Operational acceptance testing (OAT) is used to conduct operational readiness (pre-release) of a product, service, or system as part of a quality management system. OAT is a common type of non-functional software testing, used mainly in software development and software maintenance projects. This type of testing focuses on the operational readiness of the system to be supported, and/or to become part of the production environment. Hence, it is also known as operational readiness testing (ORT) or operations readiness and assurance testing(OR&A). Functional testing within OAT is limited to those tests which are required to verify the non-functional aspects of the system.
According to the International Software Testing Qualifications Board (ISTQB), OAT may include checking the backup/restore facilities, IT disaster recovery procedures, maintenance tasks and periodic check of security vulnerabilities., and whitepapers on ISO 29119 and Operational Acceptance by Anthony Woods, and ISO 25000 and Operational Acceptance Testing by Dirk Dach et al.
An approach used in operational readiness testing (OAT) may follow these steps:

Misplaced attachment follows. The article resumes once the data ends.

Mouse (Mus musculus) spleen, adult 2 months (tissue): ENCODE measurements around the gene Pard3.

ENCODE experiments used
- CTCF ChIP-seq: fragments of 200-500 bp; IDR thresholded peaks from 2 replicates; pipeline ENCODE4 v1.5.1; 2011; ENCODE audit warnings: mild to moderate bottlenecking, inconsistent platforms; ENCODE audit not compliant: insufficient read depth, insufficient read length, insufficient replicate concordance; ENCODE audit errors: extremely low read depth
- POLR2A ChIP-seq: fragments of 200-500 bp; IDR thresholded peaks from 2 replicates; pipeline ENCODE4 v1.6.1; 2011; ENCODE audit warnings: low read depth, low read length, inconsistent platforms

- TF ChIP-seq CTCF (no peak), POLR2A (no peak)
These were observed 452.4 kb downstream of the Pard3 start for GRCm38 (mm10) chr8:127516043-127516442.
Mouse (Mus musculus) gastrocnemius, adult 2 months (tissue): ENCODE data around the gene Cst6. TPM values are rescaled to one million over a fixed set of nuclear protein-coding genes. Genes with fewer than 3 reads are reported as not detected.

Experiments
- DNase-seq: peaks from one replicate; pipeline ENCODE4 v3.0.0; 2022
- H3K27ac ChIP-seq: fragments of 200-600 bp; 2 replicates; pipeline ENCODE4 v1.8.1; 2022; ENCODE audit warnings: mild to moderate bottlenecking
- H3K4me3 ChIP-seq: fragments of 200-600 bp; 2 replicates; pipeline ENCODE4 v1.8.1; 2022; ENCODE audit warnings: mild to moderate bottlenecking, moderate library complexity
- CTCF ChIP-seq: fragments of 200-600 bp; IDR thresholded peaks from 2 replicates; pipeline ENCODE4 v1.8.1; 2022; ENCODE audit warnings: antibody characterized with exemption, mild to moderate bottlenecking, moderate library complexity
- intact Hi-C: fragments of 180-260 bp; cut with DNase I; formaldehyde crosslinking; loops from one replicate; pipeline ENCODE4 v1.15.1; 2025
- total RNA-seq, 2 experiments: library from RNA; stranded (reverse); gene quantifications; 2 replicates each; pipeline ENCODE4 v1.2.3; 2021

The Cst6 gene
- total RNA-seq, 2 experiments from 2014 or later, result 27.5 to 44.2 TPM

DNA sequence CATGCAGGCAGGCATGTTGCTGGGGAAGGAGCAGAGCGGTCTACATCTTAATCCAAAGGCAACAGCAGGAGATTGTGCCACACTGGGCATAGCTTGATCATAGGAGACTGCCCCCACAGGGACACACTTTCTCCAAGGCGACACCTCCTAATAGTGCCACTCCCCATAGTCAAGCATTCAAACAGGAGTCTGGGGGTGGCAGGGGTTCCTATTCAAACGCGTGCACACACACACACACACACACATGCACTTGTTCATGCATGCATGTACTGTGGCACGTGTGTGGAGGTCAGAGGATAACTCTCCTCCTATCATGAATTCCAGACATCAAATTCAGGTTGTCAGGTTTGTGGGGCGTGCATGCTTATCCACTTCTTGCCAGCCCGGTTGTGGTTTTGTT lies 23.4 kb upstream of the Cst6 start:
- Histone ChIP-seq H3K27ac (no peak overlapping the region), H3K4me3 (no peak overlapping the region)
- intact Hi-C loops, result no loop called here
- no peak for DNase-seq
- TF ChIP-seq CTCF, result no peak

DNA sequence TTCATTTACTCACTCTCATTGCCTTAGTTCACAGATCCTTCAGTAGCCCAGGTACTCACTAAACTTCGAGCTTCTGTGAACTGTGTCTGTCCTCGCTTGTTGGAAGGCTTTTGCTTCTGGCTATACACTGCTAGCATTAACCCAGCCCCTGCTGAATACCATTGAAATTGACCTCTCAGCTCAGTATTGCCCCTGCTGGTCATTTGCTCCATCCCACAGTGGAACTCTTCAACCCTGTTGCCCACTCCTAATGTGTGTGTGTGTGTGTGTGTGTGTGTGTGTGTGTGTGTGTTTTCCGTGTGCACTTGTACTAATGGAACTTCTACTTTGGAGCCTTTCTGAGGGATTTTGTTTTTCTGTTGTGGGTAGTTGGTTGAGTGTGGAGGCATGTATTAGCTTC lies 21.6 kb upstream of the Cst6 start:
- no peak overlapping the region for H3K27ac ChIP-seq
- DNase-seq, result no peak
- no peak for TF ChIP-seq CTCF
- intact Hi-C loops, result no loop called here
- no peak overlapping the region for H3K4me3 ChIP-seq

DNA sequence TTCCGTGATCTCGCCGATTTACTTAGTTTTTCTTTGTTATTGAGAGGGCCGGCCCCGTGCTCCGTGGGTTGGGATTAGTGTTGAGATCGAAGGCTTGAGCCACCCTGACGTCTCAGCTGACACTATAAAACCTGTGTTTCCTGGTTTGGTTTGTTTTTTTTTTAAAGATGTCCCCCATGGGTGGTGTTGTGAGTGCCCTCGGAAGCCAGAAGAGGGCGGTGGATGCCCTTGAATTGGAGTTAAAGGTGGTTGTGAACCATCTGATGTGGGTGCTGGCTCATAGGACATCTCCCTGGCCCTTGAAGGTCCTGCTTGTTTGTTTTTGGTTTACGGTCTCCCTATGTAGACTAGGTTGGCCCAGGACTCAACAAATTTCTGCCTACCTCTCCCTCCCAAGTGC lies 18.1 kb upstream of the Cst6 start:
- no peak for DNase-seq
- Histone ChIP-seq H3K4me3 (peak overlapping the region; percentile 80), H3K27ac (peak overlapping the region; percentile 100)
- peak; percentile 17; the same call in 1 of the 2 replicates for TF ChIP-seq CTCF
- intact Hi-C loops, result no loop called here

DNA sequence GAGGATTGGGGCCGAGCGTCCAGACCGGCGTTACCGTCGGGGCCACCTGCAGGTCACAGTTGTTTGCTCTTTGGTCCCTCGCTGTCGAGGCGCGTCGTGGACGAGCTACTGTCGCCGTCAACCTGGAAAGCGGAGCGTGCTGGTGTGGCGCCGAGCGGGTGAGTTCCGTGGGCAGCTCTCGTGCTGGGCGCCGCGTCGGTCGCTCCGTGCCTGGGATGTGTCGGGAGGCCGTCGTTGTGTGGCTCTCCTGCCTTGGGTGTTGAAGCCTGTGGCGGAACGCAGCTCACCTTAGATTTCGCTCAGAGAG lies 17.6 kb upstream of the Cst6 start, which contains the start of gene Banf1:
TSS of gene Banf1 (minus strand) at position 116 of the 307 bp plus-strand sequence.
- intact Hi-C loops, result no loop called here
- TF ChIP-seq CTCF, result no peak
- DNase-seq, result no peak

- Design the system,
- Assess the design,
- Build the system,
- Confirm if built to design,
- Evaluate the system addresses business functional requirements,
- Assess the system for compliance with non-functional requirements,
- Deploy the system,
- Assess operability and supportability of the system.
Benchmark-SW for Windows-Systems
- 3DMark Fire Strike (download)
- FireStrike (1080p) Benchmark
- Unigine Superposition (download)
- 1080p Extreme Benchmark
- PCMark 10 Professional (download)
- Express Benchmark
- WPrime (download)
- 32M and 1024M
- Power usage recorded at 1024M 50% complete, thermals recorded at 75%
- CineBench R15 (download)
- CPU Multi
- CPU Single
- Handbrake (download)
- Custom MP4 to MKV 4K conversion (details below)
- AIDA64 Engineer (download)
- CPU-Z (download)
- HWMonitor (download)
To stress processors to their absolute limit and accurately judge their performance in video editing workloads, we transcode a 7.7GB compilation of gaming footage; this particular file is freely available from here. The captured footage is 22 minutes and 12 seconds long, it has a bit rate of 50.1 Mbps and it uses the Advanced Video Codec. Additionally, the video runs at a constant 30 frames-per-second and opts for a 3820 x 2140 (4K) resolution. Once loaded into Handbrake, we then transcode the 4K MP4 to an MKV file using the “normal” profile.
A rest period of 2-5 minutes is observed between each piece of software allowing the system to return to its idle power usage and temperatures. Background services like Windows Update are checked to not be running during the testing period by setting WiFi to Metered Connection.